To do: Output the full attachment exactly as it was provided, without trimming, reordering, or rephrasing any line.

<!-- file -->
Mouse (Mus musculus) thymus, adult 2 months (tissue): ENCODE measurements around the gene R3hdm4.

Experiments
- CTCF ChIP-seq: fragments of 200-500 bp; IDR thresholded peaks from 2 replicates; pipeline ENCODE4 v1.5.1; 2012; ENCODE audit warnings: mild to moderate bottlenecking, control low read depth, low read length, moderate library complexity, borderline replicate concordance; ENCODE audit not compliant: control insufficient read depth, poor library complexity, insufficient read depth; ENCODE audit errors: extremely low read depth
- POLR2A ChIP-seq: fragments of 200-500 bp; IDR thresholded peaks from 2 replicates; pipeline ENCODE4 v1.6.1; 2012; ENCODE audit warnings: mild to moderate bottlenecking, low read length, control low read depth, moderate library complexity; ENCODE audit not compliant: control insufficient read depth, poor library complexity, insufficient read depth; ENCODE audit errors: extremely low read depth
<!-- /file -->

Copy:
Mouse (Mus musculus) thymus, adult 2 months (tissue): ENCODE measurements around the gene R3hdm4.

Experiments
- CTCF ChIP-seq: fragments of 200-500 bp; IDR thresholded peaks from 2 replicates; pipeline ENCODE4 v1.5.1; 2012; ENCODE audit warnings: mild to moderate bottlenecking, control low read depth, low read length, moderate library complexity, borderline replicate concordance; ENCODE audit not compliant: control insufficient read depth, poor library complexity, insufficient read depth; ENCODE audit errors: extremely low read depth
- POLR2A ChIP-seq: fragments of 200-500 bp; IDR thresholded peaks from 2 replicates; pipeline ENCODE4 v1.6.1; 2012; ENCODE audit warnings: mild to moderate bottlenecking, low read length, control low read depth, moderate library complexity; ENCODE audit not compliant: control insufficient read depth, poor library complexity, insufficient read depth; ENCODE audit errors: extremely low read depth